"Call Back When You Have a Husband" Complaint Settles for $18,000

In June 1992, the Council received a complaint from a single mother with three children. She had called an apartment complex in Aston Township, Delaware County to inquire about a three-bedroom unit.

After hearing details abouth the apartment, she responded, "It sounds great for us." The manager then asked who the "us" would be. She explained that it meant herself and her three children. The manager told her that the occupancy laws of Aston Township would exclude her because the size of her family was too large. She contacted Aston Township, inquired about the occupancy law, and discovered that no such law existed. She then phoned the manager again and he reiterated that her family size exceeded that permitted by the occupancy law. She summarized her discussion with Aston Township officials and was again told that there was such a law. She said she was still interested in the apartment. He advised her to call back when she got a husband. When she asked wouldn't that be one more person, he did not answer.

FHCSP sent testers to the apartment complex with the following results:

Tester #1, a female representing one adult and three children, visited the complex a few days after the Council received the complaint and asked to see a two-bedroom unit. On the way to view it, the manager told the tester that it was a nice, quiet community with a few families. The tester responded, "Good! Because I have three children." The manager immediately stopped walking and asked the ages of the tester's children. Even before the tester could respond, the manager said that he could not rent to her because it would be against the occupancy laws. He explained that they had once had a family with three children and that they had caused nothing but problems. He suggested that the tester look elsewhere for an apartment.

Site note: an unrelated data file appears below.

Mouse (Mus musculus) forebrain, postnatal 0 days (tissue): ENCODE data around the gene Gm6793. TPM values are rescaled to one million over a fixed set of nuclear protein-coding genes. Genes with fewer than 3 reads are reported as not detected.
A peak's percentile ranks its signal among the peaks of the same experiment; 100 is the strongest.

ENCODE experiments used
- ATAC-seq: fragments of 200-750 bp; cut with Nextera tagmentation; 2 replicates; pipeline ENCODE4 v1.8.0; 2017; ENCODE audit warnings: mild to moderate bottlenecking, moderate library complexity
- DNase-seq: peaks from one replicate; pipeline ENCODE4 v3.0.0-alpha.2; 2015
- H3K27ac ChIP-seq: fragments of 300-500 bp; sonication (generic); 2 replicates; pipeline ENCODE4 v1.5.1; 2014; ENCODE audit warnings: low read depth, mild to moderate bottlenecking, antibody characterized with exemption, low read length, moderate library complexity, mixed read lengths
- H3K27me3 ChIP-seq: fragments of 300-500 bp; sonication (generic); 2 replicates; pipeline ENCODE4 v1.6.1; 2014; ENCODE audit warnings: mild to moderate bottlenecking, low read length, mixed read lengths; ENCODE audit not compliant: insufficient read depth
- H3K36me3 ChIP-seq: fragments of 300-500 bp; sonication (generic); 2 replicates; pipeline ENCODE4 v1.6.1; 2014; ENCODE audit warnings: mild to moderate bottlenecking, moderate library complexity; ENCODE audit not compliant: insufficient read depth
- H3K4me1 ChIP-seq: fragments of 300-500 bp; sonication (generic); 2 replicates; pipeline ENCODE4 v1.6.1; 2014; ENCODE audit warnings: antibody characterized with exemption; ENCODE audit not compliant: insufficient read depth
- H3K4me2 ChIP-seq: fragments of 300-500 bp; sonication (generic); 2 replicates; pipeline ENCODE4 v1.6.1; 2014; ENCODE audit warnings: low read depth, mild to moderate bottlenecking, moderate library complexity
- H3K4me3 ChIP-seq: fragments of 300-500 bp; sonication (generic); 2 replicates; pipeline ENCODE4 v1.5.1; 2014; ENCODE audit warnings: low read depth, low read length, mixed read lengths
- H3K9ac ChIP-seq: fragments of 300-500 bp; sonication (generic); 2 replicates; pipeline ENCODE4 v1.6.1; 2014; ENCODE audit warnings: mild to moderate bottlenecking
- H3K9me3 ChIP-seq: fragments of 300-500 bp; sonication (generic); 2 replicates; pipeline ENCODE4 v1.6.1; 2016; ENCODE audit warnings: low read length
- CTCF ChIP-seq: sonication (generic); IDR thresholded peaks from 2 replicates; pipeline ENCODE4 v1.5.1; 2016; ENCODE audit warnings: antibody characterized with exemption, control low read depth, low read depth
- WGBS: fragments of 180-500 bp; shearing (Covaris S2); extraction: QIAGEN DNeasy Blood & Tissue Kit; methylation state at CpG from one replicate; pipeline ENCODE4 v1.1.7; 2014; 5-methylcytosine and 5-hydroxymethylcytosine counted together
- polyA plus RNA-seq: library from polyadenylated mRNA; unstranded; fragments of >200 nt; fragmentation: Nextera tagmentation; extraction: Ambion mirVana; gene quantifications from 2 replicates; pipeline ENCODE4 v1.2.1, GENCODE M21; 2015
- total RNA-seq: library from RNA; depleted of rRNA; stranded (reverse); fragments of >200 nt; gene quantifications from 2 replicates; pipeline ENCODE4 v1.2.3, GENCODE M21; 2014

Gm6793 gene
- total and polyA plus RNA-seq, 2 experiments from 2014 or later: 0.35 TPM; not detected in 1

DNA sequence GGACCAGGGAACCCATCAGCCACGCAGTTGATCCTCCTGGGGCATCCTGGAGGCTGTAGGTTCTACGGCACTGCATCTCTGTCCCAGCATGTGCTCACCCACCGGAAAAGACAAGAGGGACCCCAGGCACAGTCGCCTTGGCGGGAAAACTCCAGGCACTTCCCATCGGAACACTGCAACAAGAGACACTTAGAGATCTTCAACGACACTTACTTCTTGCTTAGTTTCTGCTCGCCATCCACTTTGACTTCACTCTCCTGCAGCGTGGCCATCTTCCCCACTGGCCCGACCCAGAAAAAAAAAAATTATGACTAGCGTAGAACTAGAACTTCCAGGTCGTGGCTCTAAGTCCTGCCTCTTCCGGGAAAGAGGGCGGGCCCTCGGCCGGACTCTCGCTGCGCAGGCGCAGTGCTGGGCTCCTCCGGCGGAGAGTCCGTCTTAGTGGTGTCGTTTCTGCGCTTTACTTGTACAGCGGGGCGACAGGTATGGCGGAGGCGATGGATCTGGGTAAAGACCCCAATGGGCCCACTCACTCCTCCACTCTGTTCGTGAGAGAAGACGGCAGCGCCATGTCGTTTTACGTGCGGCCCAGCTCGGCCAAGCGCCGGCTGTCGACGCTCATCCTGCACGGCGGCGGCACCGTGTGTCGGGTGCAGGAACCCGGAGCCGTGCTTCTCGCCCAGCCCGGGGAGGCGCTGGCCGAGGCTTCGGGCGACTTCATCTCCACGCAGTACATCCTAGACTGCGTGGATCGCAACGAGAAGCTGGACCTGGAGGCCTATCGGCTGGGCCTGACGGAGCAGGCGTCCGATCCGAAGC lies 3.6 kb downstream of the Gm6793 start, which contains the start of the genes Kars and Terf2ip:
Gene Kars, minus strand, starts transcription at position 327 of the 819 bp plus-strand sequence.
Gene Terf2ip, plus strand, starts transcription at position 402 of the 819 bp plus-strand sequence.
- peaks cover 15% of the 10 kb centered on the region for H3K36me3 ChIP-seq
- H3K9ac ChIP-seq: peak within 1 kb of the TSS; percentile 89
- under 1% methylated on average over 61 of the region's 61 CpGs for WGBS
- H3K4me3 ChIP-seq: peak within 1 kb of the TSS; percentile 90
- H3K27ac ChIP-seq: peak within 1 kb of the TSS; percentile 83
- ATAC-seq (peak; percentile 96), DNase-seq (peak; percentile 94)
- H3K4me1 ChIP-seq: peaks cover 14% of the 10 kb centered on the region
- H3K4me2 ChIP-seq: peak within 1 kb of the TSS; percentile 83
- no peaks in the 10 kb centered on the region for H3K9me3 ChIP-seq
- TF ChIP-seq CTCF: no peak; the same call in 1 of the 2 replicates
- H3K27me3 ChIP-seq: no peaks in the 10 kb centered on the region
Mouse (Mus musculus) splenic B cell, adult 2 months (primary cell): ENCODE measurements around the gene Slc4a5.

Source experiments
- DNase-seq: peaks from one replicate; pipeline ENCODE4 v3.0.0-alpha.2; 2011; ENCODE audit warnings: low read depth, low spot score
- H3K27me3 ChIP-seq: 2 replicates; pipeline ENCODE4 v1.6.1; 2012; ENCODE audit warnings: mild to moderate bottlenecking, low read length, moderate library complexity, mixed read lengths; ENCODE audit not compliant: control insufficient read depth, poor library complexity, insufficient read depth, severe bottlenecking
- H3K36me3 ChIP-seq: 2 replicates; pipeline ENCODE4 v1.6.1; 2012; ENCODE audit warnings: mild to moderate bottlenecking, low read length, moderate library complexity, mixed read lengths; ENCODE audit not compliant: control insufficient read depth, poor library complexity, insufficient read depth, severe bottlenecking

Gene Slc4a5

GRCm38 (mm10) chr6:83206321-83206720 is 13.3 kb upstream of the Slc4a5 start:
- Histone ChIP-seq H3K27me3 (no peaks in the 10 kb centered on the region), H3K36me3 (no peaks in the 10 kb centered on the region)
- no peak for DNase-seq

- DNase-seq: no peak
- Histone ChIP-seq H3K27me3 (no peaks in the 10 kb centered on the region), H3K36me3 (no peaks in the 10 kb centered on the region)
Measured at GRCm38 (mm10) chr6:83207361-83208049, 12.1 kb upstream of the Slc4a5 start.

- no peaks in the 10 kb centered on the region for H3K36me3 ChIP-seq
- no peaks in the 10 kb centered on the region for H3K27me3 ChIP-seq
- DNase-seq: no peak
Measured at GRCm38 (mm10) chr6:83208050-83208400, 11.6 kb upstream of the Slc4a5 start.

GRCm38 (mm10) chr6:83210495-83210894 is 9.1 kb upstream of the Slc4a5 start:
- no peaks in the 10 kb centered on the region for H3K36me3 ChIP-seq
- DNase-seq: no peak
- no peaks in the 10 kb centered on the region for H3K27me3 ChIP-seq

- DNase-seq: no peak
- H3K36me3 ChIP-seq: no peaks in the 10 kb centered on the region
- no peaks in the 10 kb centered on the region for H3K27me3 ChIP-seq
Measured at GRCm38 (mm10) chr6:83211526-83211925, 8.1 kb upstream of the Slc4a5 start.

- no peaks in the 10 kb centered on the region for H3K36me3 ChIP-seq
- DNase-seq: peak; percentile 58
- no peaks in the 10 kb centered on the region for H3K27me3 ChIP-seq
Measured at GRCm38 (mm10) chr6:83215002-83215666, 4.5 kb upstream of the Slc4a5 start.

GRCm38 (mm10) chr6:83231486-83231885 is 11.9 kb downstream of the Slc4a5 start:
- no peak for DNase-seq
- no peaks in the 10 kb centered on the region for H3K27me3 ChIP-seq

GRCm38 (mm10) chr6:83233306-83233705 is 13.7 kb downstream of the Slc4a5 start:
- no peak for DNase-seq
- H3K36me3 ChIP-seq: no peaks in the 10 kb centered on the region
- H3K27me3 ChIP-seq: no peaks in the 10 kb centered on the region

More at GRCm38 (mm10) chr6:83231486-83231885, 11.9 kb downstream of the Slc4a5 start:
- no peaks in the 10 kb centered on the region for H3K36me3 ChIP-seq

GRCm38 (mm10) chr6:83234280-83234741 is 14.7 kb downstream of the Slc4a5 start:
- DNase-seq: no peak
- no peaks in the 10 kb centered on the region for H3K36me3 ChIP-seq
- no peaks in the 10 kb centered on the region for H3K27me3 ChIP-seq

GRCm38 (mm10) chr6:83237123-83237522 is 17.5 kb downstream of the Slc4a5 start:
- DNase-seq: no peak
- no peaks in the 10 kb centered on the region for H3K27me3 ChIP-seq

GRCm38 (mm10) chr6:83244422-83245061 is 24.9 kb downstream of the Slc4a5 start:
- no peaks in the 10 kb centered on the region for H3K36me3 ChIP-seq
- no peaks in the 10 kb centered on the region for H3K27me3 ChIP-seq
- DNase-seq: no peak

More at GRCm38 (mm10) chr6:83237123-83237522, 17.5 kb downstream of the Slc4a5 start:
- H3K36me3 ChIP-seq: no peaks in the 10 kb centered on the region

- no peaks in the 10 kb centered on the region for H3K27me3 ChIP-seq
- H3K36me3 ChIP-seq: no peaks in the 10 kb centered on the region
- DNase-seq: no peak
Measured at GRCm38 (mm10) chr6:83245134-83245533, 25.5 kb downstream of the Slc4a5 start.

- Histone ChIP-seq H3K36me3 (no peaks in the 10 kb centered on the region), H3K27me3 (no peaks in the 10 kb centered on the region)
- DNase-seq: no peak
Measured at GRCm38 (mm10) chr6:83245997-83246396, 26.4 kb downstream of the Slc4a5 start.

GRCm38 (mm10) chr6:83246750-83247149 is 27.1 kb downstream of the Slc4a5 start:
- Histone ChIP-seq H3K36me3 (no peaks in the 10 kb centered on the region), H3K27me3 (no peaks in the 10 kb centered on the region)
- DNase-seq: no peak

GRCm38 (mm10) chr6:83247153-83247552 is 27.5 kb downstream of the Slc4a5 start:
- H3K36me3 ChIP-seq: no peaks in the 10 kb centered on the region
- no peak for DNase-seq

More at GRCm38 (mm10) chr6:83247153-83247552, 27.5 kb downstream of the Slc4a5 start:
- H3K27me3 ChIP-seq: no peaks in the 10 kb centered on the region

Tester #2, a male representing two adults and two children, visited the apartment complex and met with the same manager. The tester volunteered that he had a wife and two grandchildren living with him, was told that there were several families with children in the compelx, and was shown the play areas. He was shown and offered a two-bedroom unit. The FHCSP filed a complaint with HUD, claiming both familial status discrimination and gender discrimination against a female with no male in a household.